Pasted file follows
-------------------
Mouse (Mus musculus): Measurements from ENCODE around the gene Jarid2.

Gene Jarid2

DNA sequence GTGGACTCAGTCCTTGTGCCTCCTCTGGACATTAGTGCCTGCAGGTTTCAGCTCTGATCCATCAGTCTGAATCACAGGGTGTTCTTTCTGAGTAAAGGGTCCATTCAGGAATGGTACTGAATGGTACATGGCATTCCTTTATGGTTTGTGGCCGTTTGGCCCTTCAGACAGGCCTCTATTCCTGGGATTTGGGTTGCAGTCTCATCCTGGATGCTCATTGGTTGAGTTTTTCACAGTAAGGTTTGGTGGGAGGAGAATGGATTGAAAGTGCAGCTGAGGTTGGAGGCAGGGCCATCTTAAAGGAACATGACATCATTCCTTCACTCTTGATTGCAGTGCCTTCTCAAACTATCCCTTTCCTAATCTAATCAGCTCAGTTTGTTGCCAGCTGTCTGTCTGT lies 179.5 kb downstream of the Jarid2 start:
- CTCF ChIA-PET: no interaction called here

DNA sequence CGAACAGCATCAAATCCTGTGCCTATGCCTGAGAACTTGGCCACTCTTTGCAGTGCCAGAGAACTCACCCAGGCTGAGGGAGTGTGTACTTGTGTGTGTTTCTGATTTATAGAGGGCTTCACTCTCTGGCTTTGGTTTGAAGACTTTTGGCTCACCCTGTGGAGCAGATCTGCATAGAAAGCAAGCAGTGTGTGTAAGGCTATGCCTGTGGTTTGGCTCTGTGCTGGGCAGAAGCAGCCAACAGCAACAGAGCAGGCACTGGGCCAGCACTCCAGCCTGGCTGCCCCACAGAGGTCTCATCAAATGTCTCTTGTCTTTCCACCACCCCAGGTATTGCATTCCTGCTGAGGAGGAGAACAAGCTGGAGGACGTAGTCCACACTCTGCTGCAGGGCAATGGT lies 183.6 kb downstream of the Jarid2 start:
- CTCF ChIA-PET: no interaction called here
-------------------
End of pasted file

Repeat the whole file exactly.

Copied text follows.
Mouse (Mus musculus): Measurements from ENCODE around the gene Jarid2.

Gene Jarid2

DNA sequence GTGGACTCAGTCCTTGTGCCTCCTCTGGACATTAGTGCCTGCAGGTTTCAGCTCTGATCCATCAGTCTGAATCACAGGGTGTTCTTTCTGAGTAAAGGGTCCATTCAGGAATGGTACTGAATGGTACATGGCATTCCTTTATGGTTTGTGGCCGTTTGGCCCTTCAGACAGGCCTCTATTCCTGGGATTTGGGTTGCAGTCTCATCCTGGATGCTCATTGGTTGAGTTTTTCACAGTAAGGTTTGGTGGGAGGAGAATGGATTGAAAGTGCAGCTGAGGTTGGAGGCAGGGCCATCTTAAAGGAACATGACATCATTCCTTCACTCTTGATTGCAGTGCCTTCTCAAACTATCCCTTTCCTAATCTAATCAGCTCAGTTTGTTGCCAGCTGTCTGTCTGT lies 179.5 kb downstream of the Jarid2 start:
- CTCF ChIA-PET: no interaction called here

DNA sequence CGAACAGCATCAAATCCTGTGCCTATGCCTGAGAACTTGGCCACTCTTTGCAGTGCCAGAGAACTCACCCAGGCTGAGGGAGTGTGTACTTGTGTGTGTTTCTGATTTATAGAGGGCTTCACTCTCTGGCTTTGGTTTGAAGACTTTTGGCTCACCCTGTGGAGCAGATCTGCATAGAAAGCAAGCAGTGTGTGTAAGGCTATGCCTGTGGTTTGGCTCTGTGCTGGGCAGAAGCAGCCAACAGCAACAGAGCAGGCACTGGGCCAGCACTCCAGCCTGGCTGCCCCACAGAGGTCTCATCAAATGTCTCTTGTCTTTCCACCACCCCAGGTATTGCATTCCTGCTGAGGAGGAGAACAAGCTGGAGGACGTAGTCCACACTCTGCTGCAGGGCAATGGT lies 183.6 kb downstream of the Jarid2 start:
- CTCF ChIA-PET: no interaction called here